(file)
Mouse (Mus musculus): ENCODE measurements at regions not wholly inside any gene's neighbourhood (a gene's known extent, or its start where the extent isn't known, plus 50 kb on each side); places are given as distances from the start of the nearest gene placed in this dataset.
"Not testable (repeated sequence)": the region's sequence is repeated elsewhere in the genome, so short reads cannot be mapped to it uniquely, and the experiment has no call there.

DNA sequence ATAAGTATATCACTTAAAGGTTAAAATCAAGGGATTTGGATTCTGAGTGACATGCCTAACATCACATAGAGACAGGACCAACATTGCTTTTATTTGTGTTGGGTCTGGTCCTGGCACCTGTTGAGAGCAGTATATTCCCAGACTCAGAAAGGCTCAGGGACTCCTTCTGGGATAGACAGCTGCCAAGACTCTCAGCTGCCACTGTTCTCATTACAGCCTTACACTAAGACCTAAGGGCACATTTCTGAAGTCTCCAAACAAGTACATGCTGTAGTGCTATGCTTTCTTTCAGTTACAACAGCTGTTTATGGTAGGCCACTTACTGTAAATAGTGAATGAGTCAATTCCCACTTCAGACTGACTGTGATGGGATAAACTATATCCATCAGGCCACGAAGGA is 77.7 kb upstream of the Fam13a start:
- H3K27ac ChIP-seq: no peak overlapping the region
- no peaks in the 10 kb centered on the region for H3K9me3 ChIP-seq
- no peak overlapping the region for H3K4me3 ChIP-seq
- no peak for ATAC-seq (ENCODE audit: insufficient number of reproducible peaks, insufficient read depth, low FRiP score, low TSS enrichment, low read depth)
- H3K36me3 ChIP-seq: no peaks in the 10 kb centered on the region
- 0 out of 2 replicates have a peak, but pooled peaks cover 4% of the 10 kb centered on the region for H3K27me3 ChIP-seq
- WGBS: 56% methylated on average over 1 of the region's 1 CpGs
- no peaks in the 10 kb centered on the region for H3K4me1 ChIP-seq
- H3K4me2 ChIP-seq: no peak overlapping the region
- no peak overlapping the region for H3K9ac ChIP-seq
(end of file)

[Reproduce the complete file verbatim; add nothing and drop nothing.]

Mouse (Mus musculus): ENCODE measurements at regions not wholly inside any gene's neighbourhood (a gene's known extent, or its start where the extent isn't known, plus 50 kb on each side); places are given as distances from the start of the nearest gene placed in this dataset.
"Not testable (repeated sequence)": the region's sequence is repeated elsewhere in the genome, so short reads cannot be mapped to it uniquely, and the experiment has no call there.

DNA sequence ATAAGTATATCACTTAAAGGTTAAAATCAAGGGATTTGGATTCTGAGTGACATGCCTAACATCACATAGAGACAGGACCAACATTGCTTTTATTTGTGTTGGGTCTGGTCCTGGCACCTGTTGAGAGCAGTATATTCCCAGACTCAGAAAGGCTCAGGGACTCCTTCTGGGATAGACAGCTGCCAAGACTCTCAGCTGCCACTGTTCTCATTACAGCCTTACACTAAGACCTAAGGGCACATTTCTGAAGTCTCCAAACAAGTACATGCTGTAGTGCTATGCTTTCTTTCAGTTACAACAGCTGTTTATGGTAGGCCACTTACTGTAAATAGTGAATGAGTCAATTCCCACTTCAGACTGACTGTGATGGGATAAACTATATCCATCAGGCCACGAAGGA is 77.7 kb upstream of the Fam13a start:
- H3K27ac ChIP-seq: no peak overlapping the region
- no peaks in the 10 kb centered on the region for H3K9me3 ChIP-seq
- no peak overlapping the region for H3K4me3 ChIP-seq
- no peak for ATAC-seq (ENCODE audit: insufficient number of reproducible peaks, insufficient read depth, low FRiP score, low TSS enrichment, low read depth)
- H3K36me3 ChIP-seq: no peaks in the 10 kb centered on the region
- 0 out of 2 replicates have a peak, but pooled peaks cover 4% of the 10 kb centered on the region for H3K27me3 ChIP-seq
- WGBS: 56% methylated on average over 1 of the region's 1 CpGs
- no peaks in the 10 kb centered on the region for H3K4me1 ChIP-seq
- H3K4me2 ChIP-seq: no peak overlapping the region
- no peak overlapping the region for H3K9ac ChIP-seq